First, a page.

Here are some of our current projects


Concrete, simply due to the sheer scale of production, is responsible for a staggering 8% of total anthropogenic carbon emissions. Its environmental impact mainly strives from the manufacture of its binder, ordinary Portland cement (OPC), and, being a one-use material, from the accumulation of demolition waste in landfills. Accordingly, current strategies to mitigate greenhouse gas emissions from the concrete industry focus on replacing OPC for alternative low-carbon materials with cementitious value and on increasing the durability of cement to increase the lifetime of infrastructure. Attaining  these goals, however, remains challenging due in large to our incomplete understanding of how fundamental phenomena such as aqueous reactivity of glasses, expansive physico-chemical processes in nanoporous networks, or the long-term progression of inelastic deformations (i.e., creep), depend on the complex disordered, heterogeneous, and porous structure of cementitious systems.

Our aim in this project is to formulate physics-based design guidelines rooted on a fundamental understanding of the composition-structure-property relations in cementitious materials. To this end, we use simulation techniques that cover a broad range of time and length scales including density functional theory (DFT), molecular dynamics (MD) simulations, and kinetic Monte Carlo tools, complemented by data-driven machine learning (ML) methods.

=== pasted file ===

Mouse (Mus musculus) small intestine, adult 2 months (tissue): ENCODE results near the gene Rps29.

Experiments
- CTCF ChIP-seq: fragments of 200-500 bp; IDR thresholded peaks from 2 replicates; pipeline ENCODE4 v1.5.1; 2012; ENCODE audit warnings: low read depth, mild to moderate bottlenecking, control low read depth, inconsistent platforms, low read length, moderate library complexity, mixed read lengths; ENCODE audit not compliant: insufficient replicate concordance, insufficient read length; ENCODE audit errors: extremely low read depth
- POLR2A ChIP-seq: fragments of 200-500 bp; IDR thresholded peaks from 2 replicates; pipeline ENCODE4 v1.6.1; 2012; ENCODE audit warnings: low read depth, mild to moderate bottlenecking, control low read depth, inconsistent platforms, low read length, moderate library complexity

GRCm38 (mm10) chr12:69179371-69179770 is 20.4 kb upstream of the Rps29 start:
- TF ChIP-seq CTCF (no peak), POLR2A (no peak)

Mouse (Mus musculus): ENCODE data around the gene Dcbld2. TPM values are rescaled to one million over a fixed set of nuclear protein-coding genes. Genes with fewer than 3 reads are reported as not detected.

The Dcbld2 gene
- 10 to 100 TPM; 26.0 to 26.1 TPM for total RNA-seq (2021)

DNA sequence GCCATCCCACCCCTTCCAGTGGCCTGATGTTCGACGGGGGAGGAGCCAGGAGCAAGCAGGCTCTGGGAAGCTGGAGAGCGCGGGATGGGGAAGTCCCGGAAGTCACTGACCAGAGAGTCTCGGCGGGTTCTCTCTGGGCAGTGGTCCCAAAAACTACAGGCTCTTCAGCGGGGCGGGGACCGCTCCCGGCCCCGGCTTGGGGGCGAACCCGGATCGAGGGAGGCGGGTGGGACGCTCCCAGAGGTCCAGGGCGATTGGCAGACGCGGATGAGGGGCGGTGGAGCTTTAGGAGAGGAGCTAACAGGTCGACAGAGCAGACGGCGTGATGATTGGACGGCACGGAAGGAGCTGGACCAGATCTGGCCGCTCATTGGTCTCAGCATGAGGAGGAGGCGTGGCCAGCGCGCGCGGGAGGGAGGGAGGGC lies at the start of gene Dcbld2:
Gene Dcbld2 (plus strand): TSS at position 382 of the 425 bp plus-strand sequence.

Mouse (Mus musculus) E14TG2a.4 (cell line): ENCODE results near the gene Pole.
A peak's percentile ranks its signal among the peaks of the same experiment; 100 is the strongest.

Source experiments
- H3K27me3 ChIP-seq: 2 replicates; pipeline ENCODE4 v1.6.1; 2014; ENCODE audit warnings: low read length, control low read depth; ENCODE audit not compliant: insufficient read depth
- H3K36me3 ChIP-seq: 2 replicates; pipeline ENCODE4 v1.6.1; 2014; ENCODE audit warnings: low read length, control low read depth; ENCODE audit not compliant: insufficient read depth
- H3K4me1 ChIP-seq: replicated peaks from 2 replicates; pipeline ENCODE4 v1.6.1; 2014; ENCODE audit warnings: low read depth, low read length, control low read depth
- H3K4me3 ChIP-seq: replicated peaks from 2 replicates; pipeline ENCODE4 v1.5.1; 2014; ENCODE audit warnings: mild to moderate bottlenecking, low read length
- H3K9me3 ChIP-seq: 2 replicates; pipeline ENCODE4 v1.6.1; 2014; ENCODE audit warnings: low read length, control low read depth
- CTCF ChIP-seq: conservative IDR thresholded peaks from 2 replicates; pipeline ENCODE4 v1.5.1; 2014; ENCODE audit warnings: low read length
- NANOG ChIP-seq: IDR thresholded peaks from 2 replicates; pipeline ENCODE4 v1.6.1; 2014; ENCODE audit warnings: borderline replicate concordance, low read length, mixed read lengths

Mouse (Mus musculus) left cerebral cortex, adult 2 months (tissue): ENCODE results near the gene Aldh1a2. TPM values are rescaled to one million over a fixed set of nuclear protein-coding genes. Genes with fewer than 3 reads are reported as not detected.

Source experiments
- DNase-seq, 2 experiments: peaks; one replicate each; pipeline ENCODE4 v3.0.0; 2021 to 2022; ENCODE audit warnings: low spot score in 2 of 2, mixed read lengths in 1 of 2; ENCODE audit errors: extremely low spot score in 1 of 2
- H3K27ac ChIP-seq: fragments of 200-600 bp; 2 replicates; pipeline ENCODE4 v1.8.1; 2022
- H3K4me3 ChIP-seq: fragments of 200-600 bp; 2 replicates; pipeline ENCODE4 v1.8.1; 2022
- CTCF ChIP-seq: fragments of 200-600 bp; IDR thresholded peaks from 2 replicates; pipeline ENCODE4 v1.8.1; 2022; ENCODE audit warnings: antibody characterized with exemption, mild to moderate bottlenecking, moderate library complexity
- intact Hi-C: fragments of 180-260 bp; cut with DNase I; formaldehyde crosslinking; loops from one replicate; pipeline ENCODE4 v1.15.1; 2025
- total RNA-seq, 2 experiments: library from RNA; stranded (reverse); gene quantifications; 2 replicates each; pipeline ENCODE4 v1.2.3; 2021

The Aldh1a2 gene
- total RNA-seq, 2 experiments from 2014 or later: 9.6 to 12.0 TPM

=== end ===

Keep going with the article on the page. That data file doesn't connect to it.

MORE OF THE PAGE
In this project we collaborate with our brilliant colleague Prannoy Suraneni, an experimental expert on cementitious materials.


High-entropy alloys are a relatively new class of materials with remarkable mechanical and chemical properties that make them ideal candidates as designer catalysts or as refractory alloys. Being made of a disordered mixture of four or more metals in similar proportions, HEAs display a huge variety of distinct local environments. For catalysis applications, for example, these environments constitute a huge variety of potential active sites at the surface, thus opening the door to the tantalizing possibility of accelerating multiple reactions simultaneously using the same catalyst material. The astronomical size of the design space, however, renders conventional approaches to materials selection, optimization, and design grossly inadequate when applied to HEAs.

Our aim in this project is to combine atomistic simulations of simple metrics calculated for large representative samples of HEA configurations and use the generated data to train ML models with the ability to find the underlying structure of the data, which embodies the structure-property relation. The ultimate goals is to develop an efficient and transferable computational framework that could advance the rational selection of optimal HEAs for a variety of applications.

In this project we collaborate with two of our colleagues doing experiments. James Englehardt, an environmental engineer passionate about net-zero water treatment, and James Coakley, an expert metallurgist fascinated by microstructure evolution during alloy processing.